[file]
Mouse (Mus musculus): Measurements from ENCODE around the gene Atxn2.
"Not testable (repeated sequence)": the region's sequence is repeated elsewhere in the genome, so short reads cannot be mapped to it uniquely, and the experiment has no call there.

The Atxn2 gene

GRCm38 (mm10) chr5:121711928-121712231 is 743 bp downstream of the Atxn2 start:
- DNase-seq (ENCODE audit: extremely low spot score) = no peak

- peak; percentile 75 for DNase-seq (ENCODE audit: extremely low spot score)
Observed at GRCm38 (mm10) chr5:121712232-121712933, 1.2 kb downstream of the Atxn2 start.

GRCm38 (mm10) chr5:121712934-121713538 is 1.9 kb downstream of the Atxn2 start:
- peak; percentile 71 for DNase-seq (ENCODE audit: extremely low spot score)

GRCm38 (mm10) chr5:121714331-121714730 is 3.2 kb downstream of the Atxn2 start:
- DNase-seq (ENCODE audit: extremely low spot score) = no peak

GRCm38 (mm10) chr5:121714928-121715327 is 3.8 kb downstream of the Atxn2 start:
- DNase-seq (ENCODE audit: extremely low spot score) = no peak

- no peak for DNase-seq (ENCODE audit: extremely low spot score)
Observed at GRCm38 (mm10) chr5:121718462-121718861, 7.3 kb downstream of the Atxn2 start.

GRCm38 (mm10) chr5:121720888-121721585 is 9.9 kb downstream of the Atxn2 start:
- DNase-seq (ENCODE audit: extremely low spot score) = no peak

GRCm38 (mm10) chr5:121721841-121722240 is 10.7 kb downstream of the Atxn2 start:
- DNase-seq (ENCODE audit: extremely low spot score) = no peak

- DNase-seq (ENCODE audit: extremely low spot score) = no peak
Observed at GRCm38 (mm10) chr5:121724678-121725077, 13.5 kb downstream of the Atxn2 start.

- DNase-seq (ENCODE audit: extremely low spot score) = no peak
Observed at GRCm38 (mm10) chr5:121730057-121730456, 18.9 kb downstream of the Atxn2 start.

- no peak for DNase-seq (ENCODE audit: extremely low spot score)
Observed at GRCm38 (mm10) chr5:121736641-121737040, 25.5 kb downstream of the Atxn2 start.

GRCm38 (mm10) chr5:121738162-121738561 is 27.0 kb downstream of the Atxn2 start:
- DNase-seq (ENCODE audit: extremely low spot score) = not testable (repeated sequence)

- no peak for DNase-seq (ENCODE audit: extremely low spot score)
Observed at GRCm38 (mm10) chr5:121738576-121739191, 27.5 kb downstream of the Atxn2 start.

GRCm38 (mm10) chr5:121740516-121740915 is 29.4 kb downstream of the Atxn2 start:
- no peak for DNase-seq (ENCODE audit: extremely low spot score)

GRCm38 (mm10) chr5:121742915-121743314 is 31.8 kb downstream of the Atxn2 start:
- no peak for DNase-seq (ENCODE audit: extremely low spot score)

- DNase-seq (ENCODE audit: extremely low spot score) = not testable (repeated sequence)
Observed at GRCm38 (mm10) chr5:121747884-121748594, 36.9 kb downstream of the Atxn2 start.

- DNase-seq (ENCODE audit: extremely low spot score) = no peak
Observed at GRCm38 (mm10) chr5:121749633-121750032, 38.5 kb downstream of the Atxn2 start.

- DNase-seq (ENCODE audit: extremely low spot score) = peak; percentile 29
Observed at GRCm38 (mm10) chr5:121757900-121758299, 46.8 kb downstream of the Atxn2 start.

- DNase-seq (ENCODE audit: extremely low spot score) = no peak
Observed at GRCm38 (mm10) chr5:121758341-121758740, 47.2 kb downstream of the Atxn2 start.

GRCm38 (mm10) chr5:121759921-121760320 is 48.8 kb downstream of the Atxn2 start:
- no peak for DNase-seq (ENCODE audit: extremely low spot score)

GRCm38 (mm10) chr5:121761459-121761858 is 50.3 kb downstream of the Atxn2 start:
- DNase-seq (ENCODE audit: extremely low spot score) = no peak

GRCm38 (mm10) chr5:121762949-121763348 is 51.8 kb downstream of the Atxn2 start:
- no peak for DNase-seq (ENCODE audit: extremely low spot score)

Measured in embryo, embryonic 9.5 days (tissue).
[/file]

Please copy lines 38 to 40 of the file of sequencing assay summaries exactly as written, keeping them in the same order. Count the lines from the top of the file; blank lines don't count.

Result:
- DNase-seq (ENCODE audit: extremely low spot score) = peak; percentile 29
Observed at GRCm38 (mm10) chr5:121757900-121758299, 46.8 kb downstream of the Atxn2 start.

- DNase-seq (ENCODE audit: extremely low spot score) = no peak